It seemed apt that on the week President Michael D. Higgins went rogue and decried the housing situation in Ireland as having gone beyond a crisis to ‘a disaster’, I was in Helsinki for the four-day International Social Housing Festival (ISHF2022).
I was there primarily to speak at an event organised by Philip McDonagh, Director of the Centre for Religion, Human Values, and International Relations at DCU. ‘Homes for All: A Theme for the Debate on the Future of Europe’ was a continuation of the work of the Centre’s Economics of Belonging project, which examines our political policies for their social value rather than their economic importance and explores how religious communities can contribute to the conversation about political values. Housing and homelessness policies are among the topics it covers, and the JCFJ is contributing a paper to this part of the project.
The festival itself comprised a diverse programme of events related to modern social and public housing, in various locations around Helsinki. Its 2022 themes were 1) People First: quality of life as quality of housing, 2) Achieving affordability and sustainability in housing, and 3) The right to housing: getting rid of the excuses not to guarantee it. These are aims we have advocated for in the Jesuit Centre for Faith and Justice, and ones I was keen to find out more about.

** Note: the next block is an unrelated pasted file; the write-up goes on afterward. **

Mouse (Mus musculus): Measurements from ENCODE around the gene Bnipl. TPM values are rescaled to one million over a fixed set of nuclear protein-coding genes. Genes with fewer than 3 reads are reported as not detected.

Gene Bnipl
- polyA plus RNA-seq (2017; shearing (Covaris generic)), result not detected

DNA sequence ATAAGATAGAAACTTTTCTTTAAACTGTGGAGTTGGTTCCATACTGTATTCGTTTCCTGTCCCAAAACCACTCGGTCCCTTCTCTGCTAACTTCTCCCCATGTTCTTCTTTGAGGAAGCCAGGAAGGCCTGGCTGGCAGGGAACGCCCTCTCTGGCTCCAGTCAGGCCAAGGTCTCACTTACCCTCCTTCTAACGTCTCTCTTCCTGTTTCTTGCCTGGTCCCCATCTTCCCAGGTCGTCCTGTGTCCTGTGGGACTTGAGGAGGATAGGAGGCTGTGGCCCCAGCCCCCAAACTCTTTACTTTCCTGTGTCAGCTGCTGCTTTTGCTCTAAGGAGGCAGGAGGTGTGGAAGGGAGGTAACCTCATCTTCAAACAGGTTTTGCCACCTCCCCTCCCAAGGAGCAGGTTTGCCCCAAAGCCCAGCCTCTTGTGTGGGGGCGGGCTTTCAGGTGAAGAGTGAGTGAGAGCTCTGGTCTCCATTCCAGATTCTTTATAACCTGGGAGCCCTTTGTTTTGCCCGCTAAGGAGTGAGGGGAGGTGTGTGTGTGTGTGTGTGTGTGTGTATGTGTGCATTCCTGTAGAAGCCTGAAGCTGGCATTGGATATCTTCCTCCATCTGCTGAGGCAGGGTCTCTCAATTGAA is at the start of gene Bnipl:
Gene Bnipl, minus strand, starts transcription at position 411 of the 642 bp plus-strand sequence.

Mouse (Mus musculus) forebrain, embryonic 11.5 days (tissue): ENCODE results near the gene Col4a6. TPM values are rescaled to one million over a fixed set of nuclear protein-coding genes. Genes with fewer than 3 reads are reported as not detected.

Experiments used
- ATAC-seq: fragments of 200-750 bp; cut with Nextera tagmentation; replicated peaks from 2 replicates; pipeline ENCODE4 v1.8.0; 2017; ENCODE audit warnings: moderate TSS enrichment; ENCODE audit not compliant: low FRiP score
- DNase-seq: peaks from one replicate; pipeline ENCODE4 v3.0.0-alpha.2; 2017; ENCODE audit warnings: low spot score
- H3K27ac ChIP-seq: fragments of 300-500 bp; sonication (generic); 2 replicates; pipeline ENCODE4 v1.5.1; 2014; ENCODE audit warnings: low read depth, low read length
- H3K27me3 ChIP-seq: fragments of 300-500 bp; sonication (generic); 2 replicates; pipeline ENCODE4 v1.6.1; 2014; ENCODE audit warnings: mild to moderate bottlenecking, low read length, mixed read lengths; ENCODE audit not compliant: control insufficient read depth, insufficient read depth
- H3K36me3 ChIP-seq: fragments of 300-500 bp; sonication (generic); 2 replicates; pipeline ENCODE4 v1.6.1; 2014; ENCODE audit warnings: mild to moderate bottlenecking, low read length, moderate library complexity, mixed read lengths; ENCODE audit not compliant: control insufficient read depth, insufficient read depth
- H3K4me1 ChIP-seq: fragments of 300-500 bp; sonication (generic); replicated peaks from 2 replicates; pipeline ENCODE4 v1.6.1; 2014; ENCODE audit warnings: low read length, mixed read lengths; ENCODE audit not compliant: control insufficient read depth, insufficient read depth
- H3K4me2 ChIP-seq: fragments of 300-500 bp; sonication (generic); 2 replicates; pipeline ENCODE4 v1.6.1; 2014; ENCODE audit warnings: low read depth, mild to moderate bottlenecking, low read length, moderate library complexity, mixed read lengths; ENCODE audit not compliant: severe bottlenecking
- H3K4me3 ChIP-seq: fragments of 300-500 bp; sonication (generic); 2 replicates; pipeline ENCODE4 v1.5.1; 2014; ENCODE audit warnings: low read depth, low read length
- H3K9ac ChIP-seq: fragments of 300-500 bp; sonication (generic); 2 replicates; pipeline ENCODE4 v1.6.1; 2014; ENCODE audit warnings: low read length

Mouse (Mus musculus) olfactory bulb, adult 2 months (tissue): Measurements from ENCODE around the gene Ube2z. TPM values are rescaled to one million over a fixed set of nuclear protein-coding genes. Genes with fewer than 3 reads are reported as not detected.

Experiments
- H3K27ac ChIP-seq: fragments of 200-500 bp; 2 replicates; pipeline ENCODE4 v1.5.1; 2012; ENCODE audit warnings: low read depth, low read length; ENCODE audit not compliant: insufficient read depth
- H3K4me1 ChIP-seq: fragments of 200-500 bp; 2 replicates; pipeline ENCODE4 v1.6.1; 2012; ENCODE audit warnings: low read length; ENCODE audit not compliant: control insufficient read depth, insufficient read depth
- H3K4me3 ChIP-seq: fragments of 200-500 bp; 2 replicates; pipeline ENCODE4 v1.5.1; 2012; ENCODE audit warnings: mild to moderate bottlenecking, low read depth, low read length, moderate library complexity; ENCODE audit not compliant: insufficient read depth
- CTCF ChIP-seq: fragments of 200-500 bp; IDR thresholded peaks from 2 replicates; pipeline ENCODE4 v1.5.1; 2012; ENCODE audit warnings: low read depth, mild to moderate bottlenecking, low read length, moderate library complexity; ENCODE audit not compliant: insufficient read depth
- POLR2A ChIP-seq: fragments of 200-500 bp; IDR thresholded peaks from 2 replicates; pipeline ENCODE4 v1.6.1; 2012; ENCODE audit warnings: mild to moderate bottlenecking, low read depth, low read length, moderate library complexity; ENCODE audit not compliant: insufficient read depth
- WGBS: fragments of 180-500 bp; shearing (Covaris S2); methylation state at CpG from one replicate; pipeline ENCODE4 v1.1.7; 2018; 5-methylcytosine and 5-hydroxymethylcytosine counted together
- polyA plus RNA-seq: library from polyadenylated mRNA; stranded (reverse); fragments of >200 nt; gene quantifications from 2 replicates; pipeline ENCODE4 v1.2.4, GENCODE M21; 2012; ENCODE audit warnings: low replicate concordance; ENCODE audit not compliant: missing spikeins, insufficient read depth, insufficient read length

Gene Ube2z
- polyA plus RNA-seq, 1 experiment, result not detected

The Homes for All event took place on the second day of the festival [Wednesday 15th June], in the leafy and somewhat remote location of Aalto University. The campus is about 7km from Helsinki city centre, but thanks to the city’s impressive public transport system it was easy to reach on the underground. I was one of four speakers at the two-hour event, joined by three others whose wide-ranging knowledge and experience surpassed mine considerably.